Hahn, 33, ended a wild day of multiple lead changes on a difficult Riviera Country Club layout in wet and cool conditions by edging out fellow American Dustin Johnson and England's Paul Casey for the win.

Born in South Korea but educated in the United States, Hahn struck his tee shot at the third extra hole, the par-three 14th, to 24 feet and coolly sank the birdie putt before the long-hitting Johnson missed his attempt from 12 feet.

Casey was eliminated on the previous hole, the tricky par-four 10th, where Johnson and Hahn both hit superb lob wedges from wet rough to the back left of the green and sank their birdie putts.

"This is amazing," an emotional Hahn told CBS Sports. "I have a little girl coming in three weeks and I never would have thought I would win this golf tournament with so many great players here.

"I'm more excited about being a dad than winning any golf tournament," he said shortly before the playoff. "After today, I'm going to fly back home and spend some time with my wife.

"Pick up some money here, which is always nice, and be able to buy a lot of diapers the next couple weeks."

The trio had finished the 72 regulation holes on six-under-par 278, Johnson and Hahn each closing with a two-under 69 and Casey finishing bogey-birdie-birdie-bogey for a 68.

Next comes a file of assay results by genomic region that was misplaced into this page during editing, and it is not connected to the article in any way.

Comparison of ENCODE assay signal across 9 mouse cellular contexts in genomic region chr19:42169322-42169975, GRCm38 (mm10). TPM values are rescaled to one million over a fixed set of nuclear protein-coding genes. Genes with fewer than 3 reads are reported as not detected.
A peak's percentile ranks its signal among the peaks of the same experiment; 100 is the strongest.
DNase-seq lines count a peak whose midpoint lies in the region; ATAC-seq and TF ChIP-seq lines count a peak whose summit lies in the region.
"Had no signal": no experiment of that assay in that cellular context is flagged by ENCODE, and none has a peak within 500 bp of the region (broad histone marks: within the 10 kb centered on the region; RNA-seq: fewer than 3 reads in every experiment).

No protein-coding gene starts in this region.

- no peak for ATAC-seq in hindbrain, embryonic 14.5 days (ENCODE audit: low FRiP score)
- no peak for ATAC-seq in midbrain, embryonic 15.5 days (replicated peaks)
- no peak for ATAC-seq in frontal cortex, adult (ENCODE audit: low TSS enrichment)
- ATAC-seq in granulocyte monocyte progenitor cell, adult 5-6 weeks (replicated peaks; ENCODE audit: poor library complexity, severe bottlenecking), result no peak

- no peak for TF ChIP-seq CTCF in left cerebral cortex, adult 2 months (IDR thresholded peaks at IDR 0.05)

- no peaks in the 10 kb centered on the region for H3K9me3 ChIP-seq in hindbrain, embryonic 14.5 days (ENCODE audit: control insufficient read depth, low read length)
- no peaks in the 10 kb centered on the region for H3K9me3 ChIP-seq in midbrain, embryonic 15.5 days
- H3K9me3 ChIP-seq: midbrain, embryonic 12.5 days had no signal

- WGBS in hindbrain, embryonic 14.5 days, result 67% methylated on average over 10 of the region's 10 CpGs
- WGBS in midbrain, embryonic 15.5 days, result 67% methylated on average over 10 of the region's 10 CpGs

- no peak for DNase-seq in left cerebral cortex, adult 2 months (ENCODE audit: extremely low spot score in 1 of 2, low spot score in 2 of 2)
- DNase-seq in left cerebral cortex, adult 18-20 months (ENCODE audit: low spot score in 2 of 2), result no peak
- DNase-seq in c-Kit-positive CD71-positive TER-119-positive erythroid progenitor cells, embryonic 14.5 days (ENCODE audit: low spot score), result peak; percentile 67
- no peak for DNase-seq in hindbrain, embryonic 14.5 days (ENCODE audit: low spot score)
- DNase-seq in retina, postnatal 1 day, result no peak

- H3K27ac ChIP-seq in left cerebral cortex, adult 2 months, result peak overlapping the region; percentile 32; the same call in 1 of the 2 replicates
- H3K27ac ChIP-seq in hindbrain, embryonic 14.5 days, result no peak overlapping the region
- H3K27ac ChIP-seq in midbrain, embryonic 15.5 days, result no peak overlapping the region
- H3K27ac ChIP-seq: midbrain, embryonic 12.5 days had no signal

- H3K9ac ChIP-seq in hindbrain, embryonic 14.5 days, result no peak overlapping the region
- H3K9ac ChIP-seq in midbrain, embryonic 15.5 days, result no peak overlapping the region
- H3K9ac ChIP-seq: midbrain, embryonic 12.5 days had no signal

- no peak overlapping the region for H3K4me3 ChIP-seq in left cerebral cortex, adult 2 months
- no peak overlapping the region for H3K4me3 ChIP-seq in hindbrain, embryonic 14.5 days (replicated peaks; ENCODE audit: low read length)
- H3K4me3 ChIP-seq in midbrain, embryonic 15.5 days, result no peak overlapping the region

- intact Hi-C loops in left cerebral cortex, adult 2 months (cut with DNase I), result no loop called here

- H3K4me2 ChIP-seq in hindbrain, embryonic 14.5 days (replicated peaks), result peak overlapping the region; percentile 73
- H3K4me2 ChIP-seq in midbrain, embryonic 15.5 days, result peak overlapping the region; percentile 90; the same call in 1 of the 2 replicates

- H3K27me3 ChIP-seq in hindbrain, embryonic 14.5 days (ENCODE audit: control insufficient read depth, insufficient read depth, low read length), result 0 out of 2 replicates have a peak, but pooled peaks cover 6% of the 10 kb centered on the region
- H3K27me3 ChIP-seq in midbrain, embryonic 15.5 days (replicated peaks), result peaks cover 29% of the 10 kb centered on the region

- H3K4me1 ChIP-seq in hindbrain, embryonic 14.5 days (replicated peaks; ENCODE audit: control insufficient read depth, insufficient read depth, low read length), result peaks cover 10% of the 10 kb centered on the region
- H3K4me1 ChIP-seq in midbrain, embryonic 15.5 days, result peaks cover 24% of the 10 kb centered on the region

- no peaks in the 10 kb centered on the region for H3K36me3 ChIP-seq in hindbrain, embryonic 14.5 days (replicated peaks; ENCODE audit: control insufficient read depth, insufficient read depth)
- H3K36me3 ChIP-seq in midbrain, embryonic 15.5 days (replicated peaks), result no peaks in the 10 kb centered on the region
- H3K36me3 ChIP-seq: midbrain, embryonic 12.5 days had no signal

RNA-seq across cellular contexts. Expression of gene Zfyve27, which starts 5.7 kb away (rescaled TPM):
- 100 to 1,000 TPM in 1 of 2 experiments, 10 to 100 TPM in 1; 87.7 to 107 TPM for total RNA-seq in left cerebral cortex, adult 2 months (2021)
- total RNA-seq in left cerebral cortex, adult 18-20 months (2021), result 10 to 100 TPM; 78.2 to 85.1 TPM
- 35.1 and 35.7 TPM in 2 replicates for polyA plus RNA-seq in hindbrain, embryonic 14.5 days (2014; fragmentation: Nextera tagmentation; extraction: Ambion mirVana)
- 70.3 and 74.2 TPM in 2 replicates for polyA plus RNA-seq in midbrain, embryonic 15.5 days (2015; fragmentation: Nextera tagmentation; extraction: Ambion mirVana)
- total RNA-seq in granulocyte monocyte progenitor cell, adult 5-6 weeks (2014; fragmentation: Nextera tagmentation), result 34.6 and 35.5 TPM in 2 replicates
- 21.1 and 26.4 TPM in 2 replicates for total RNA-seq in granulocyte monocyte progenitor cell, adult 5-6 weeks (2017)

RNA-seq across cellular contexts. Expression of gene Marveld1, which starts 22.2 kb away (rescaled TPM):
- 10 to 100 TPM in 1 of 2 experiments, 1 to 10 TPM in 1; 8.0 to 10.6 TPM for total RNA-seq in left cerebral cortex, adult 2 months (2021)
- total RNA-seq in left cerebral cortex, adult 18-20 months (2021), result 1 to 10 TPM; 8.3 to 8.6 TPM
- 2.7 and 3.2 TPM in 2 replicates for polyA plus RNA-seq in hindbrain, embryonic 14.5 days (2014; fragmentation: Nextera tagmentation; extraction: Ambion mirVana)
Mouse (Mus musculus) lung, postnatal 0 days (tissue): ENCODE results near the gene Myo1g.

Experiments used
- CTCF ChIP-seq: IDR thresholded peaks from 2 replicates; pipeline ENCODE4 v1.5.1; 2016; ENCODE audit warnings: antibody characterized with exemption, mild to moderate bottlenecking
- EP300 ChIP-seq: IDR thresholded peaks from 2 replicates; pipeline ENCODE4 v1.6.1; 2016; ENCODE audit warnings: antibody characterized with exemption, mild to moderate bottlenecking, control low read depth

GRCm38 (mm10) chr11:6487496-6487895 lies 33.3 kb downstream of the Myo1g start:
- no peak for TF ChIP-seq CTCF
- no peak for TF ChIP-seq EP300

Spaniard Sergio Garcia had been a stroke in front with two holes to play but bogeyed 17 and 18 for a 71 and a tie for fourth at five under with Americans Jordan Spieth (70) and Keegan Bradley (68) and Japan's Hideki Matsuyama (67).

"I didn't deserve to win this week, it's as simple as that," Garcia said. "It caught up with me on the last, six, seven holes. It was already a good effort for me to have a chance."

Overnight leader Retief Goosen birdied the par-five first to briefly maintain his two-stroke cushion but his round then unravelled after he bogeyed the short fourth.

The veteran South African, seeking his first PGA Tour win since the 2009, closed with a 75 that included double-bogeys at the eighth and 13th to finish in a tie for eighth.

"Obviously 13 was the killer," said Goosen, a double U.S. Open winner. "I'm kicking myself, that's for sure. That was an opportunity missed."

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